The finance minister presented his maiden MTBPS on the 11th of November. Below are some key extracts:
The COVID-19 pandemic has magnified South Africa's crises of poverty and unemployment. Building a prosperous society requires much higher levels of economic growth, supported by structural reforms, improved state capacity and sustainable public finances.
Government has long directed the majority of public spending to address deeply entrenched poverty and unemployment. The social wage - combined public spending on health, education, housing, social protection, employment programmes and local amenities - remains high by global standards, averaging 59.5 per cent of consolidated non-interest spending over the next three years. But the decade-long decline in South Africa's GDP growth, combined with a large increase in public debt, has led to an unsustainable position.
Over the next three years, government will pay more for interest on its debt - an average of 21 cents of every rand collected in revenue per year - than it will spend on health, social development, or peace and security. Stabilising the debt burden is therefore essential for fiscal sustainability and freeing up the resources needed to support economic and social priorities.
Since the 2021 Budget, South Africa has benefited from a surge in global demand for our commodities. Higher commodity prices have temporarily increased economic growth and tax revenue. This windfall is a welcome once-off boost, but revenue remains well below pre-pandemic projections.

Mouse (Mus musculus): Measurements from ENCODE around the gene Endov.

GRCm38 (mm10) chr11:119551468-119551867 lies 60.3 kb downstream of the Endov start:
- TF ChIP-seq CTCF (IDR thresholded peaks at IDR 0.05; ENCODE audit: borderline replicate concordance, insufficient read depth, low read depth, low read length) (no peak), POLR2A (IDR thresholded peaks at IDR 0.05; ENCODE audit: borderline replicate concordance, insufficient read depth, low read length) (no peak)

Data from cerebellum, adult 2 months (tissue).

Meanwhile, greater economic output has failed to lift investment and employment, due to the structural nature of our economic underperformance. Businesses remain constrained by longstanding obstacles like electricity shortages, inefficient and high-cost rail freight, inadequate broadband spectrum and red tape. Progress in implementing reforms, apart from some important steps to bolster competition in electricity supply and ports, remains slow. And global borrowing conditions are becoming less favourable, indicating that issuing debt is likely to become more expensive.
Over the period ahead, government will accelerate structural reforms to promote growth, while keeping fiscal consolidation on course to narrow the budget deficit and stabilise debt. The temporary tax revenue windfall will be used to reduce the borrowing requirement. It will also be targeted at short-term support for people and businesses affected by COVID-19 and the outbreak of public violence in July of this year. A disciplined approach will enable government to achieve a primary budget surplus - meaning that revenue will exceed non-interest spending - from 2024/25, bringing the period of fiscal consolidation to a close. At the same time, government will be assessing the effectiveness of large spending programmes to ensure that South Africa can achieve greater value for public money.
We all want a vibrant, growing economy that enables people to earn an income and businesses to innovate, hire new workers and invest in the country. Over the medium term, government intends to shift expenditure away from consumption and crisis response towards growth-enhancing investment. Public spending can build the foundation but cannot substitute for private-sector investment and job creation. In this regard, structural reforms will help boost confidence and investment in the economy.
The minister is making the right noises, but as in the past, implementation is the key issue. We will keep you informed of progress of key economic reforms.